The Mac App Store has just opened, and the first day was an unqualified success, with the download of over a million apps. What will the app store mean for audio software, and the future of the Mac? We have a look at the audio apps available on Day 1.
There has been concern expressed over whether the app store is right for audio. It isn’t the right platform (in its current state) for the sale of plugins. And there is concern about the huge margins Apple make from other people’s software. Yet there are already 76 apps in the “Music” category of the store.
There are also fears about whether Apple will make the Mac a closed shop by forcing all apps to be sold through the app store at some point in the future. But that remains to be seen. For now, the Mac App Store is a convenient way for Apple users to discover, install and update software. Let’s have a look at what’s available.
By the way, you install the app store on your Mac by doing a standard System Update from the Apple menu. And since I have access to the Australian store, any prices I mention are in Australian dollars.
- None of the big guns are there – not even Apple’s own Logic Pro. I wasn’t really expecting them to be there, and I’m not sure I’d enjoy having to download a multi-DVD app every time I had to install it. It will be interesting to see how whether large, expensive apps make it to the store in the future.
- Prices in the Mac app store are way higher than the iOS app store – even when they are essentially the same app. It will be interesting to see if prices come down over time.
- Garage Band is selling well, although I expect it would come preinstalled on most Macs. I don’t know how much it costs – it just tells me I already have it installed. That’s a frustration I also have with the iOS app store. I just tried it on another computer and found it costs $17.99, which is a bargain!
- “I Love Stars” is a simple utility that allows you to rate your songs from the menu bar as they play. Very handy. I downloaded it for free a few weeks ago, but in the apps store it costs $1.19. It will be interesting to see how many other free apps will go into the app store with a nominal charge, and whether that works.
I imagine the app store will be a great way to distribute free apps. So far there are only five in the store.
- IkeOto is a “sound arrangement” app. The rest of the description is in Japanese and I haven’t tried it yet, so I can’t tell you what it actually does.
- SoundCloud is essentially a desktop version of the well-known website.
- Bowtie lets you control iTunes with customizable shortcuts. If you purchase an inexpensive iOS app, you can also control playback on your iPhone.
- WannaAudio is free for a limited time. It allows you to extract lossless audio from FLV and MP4 video files.
- Skyeater OO Free is a monophonic synthesizer. It is actually a demo of a polyphonic synth that costs $2.49.
The Most Expensive Options
While most apps are under $100, there are a couple that break that barrier. Here are the most expensive eight apps. Which of these would you consider buying?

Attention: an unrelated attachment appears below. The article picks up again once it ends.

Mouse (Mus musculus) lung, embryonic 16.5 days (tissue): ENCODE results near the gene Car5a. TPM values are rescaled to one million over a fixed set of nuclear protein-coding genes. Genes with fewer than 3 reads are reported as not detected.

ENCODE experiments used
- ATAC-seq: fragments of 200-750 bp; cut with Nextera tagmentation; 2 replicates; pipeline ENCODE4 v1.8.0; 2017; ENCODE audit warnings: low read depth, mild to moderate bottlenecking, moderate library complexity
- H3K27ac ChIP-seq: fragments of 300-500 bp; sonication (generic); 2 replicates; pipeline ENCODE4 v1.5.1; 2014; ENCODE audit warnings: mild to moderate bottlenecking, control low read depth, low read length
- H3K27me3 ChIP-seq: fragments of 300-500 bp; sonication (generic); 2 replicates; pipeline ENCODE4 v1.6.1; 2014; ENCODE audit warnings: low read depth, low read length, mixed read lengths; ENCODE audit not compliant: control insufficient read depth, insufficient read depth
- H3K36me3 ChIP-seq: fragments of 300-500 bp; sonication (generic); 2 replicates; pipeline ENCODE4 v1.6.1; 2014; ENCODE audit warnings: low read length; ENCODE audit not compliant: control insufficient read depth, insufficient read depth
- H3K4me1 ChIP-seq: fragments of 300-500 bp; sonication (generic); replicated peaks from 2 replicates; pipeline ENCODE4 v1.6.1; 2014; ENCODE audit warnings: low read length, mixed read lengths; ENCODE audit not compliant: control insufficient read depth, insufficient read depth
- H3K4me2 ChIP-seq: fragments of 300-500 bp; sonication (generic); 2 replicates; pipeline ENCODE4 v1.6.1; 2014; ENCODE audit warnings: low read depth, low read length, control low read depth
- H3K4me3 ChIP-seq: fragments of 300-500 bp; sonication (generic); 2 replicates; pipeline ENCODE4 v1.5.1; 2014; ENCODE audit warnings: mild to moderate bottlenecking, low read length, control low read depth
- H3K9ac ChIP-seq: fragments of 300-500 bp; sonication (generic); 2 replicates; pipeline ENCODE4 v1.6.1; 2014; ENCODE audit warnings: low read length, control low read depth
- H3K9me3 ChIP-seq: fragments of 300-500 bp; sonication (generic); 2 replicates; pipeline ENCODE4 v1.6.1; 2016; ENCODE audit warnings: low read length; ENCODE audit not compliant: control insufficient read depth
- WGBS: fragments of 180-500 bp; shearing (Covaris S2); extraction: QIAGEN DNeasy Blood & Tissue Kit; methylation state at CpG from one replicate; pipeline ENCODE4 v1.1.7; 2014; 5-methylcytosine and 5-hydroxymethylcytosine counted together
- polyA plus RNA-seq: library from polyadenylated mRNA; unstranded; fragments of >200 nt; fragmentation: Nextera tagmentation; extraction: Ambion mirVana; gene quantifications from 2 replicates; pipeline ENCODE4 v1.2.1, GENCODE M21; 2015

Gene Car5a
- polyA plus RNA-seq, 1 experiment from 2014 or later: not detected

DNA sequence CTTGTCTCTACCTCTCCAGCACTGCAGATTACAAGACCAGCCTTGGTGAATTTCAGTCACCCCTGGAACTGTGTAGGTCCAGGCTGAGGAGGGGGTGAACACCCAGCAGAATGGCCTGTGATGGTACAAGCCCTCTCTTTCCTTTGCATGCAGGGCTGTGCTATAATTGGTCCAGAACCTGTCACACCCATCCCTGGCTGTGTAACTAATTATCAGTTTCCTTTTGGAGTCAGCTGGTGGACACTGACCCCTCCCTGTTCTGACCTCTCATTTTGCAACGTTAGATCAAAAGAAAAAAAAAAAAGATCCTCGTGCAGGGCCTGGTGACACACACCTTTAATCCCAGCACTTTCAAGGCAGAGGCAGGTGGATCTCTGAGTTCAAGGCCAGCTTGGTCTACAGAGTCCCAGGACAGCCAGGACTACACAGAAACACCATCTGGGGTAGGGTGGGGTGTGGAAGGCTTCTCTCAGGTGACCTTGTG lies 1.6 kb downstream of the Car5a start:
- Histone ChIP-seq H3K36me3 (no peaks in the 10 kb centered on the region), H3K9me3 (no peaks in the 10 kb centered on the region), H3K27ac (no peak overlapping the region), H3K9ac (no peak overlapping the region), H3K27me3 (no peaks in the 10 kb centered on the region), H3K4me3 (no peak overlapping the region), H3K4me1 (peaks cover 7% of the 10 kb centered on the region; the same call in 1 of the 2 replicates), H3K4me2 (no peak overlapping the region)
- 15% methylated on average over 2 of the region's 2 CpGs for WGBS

- $249.99 Keymap Pro can create, edit, combine, automap, autoloop, slice, process your sampled instruments/sounds for Logic and Mainstage (EXS24), Kontakt3 and 4, Structure and Reason NNXT. Keymap One is a cut-down version that sells for $89.99.
- $199.99 Platinum Notes uses studio filters to process your files. It corrects pitch, improves volume, and makes every file ready to be played everywhere.
- $99.99 Twisted Wave is an easy-to-use audio editor.
- $89.99 Mixtape Pro is an app for beat matching mixes.
- $89.99 ProManager manages, optimizes, compresses, tags, searches, browses your sampled instruments for Logic and Mainstage (EXS24), Kontakt, Structure and Reason NNXT and Keymap.
- $89.99 AutoSampler captures the sounds of your hardware and software synths, and automatically converts them to sampled instruments.
- $89.99 MixMeister Express creates quality mixes with beat-mixed song transitions.
- $89.99 MegaSeg DJ is a live mixing program for DJs.
Cheap But Interesting
Here are a few apps that look interesting and are less than $10.
- $3.99 8Bit Drummer is a drum machine with classic sounds.
- $7.99 Speed-Up lets you play any song in iTunes at speeds between 0.25x to 3.0x.
- $5.99 CoverSutra gives you a handy and attractive way to control iTunes without leaving your current app.
- $1.19 iTweetMyTunes tweets the tracks you’re playing in iTunes.
- $4.99 eTuner is an interactive chromatic tuner that works automatically with a variety of instruments. Audio Tuner is another option with the same price.
- $19.99 Voice Analyzer is a real-time spectrum and spectrogram analyzer that can assist with voice coaching.
So while the Mac app store has had a promising beginning, it is not yet the place to go for your audio needs. It is a convenient place to get hold of Garage Band if you don’t already have it, and there are a few other mid-range DAWs in the $50-60 price range that we may cover in a future article.
But I’ll be visiting from time to time to keep track of what is available, and there are a few toys I might spend a few dollars on. Have you purchased any audio apps from the store yet? What did you get, and how have you found them?